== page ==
Once part of Tibet, Ladakh is now India’s most northern state. Isolated from the rest of India by the massive bulk of the Greater Himalaya it still has more in common with Tibet.
China has remodelled Tibet, but Ladakh holds out and is home to a relatively undisturbed Buddhist culture. Cut off from the rest of the world during the winter months, the villages have preserved an almost medieval way of life.
Most of today’s travellers arrive by air and in so doing deprive themselves of the opportunity to experience the truly remarkable landscape that holds Ladakh in isolation.
For the cyclist it is better to start low and ascend slowly, acclimatising as you go. This way you will fully appreciate the incredible and unique landscape that has kept Ladakh frozen in time. The true success of this adventure lies not in the arrival in Leh but in the endeavour required to achieve this goal.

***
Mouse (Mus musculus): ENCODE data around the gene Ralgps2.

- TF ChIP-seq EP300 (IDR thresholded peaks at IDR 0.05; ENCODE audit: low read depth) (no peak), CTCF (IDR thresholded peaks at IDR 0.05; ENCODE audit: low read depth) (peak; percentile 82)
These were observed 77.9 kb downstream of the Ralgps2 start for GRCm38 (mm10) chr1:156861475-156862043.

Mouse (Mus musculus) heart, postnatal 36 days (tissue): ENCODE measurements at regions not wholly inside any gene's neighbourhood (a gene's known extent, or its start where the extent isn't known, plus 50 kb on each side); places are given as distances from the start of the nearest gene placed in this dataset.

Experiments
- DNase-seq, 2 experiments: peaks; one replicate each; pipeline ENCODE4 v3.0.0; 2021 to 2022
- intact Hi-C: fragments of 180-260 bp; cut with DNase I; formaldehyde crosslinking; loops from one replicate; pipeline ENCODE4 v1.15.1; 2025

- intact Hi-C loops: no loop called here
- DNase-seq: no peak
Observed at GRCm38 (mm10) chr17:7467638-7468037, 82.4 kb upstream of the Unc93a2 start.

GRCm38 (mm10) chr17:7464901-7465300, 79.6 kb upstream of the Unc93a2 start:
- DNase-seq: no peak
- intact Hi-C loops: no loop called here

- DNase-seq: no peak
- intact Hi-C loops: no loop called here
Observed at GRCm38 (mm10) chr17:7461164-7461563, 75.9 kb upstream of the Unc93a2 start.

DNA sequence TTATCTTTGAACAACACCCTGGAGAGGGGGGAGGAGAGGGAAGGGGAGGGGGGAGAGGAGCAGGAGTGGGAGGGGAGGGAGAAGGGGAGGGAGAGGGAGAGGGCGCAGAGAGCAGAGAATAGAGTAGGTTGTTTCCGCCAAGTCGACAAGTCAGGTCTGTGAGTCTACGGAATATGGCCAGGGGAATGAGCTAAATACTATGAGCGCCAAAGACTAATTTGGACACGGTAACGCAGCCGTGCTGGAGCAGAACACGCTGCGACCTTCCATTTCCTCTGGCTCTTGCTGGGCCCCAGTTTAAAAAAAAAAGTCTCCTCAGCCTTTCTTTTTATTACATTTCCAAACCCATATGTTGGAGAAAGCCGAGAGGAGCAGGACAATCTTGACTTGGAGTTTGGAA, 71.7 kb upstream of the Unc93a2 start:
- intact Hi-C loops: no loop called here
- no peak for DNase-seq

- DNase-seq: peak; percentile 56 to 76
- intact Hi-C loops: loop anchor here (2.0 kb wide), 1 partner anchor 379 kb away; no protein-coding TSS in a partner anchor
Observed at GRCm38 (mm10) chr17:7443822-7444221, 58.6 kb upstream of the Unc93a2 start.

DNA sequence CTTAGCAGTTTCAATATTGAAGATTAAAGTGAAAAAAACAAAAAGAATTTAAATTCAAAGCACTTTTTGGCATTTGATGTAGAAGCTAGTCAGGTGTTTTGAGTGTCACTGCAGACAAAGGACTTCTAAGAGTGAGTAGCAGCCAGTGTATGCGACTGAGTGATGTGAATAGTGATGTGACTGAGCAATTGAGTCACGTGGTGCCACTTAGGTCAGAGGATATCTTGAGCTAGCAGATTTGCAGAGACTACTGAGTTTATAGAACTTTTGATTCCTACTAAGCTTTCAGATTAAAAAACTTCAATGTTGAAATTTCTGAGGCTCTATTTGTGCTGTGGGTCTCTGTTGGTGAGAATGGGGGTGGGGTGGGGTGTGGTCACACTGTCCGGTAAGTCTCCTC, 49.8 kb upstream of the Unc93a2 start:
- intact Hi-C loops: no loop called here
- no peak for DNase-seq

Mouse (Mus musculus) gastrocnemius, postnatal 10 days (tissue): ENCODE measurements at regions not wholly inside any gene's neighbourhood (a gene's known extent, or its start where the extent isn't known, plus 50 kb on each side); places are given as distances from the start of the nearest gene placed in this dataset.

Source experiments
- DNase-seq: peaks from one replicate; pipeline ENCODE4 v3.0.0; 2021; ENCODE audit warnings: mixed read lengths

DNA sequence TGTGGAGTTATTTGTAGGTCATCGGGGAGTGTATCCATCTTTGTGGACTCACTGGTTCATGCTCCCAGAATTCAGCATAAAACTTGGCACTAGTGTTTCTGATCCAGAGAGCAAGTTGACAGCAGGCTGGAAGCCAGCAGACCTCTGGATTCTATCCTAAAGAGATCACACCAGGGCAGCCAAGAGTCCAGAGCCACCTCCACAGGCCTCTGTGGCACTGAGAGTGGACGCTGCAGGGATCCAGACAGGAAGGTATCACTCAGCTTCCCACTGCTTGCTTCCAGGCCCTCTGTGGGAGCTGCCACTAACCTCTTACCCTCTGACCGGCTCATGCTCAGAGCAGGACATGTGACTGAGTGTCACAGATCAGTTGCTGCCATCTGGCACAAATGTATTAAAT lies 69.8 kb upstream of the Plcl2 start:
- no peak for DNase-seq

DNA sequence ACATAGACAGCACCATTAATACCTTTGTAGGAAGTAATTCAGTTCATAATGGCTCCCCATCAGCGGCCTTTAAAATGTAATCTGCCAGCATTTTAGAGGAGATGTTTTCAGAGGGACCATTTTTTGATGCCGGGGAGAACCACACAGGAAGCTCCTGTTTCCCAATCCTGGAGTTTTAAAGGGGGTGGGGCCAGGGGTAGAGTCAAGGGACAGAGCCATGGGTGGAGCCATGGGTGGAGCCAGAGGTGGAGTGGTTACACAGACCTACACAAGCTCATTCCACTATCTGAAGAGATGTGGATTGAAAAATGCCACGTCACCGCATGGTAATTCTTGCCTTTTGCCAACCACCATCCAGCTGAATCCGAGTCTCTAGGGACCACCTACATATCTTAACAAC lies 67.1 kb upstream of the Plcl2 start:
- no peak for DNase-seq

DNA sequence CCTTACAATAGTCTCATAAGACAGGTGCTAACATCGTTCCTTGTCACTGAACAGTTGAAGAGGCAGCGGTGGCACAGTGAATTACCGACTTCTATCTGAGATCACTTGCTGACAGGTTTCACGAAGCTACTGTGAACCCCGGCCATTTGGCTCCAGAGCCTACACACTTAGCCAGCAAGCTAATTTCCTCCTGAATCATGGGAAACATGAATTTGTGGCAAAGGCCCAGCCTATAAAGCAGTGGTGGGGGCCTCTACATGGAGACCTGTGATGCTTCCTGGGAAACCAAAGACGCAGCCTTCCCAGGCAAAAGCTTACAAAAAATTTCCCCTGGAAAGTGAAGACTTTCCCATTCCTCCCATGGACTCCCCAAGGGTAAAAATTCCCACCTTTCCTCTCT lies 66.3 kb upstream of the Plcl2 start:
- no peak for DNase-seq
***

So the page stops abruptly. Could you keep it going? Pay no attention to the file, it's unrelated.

Starting in Manali we spend two days enjoying the cool air and lush mountain scenery and then set off to ascend the 53km relentless climb to the summit of the Rohtang La and pass into a land beyond the monsoon with a rainfall similar to the Sahara.
Above the tree line the massive jagged peaks have been eroded into incredible shapes and the light on the vast mineral rich scree slopes and the unbelievable blue of the sky are a photographer’s delight. This land belongs to the hardy Tibetan nomadic herders.
This is splendid isolation on a massive scale.
During the next 8 days we cross several passes over 4000 meters, sometimes higher than Everest base camp, including the Taglang la at 5359 meters and the worlds highest, the Khardung La. The Taglang is perhaps more worthy of celebration as it heralds our traverse of the Greater Himalaya.
For further information of the 2009 tour, log onto www.cyclingholidays.org.
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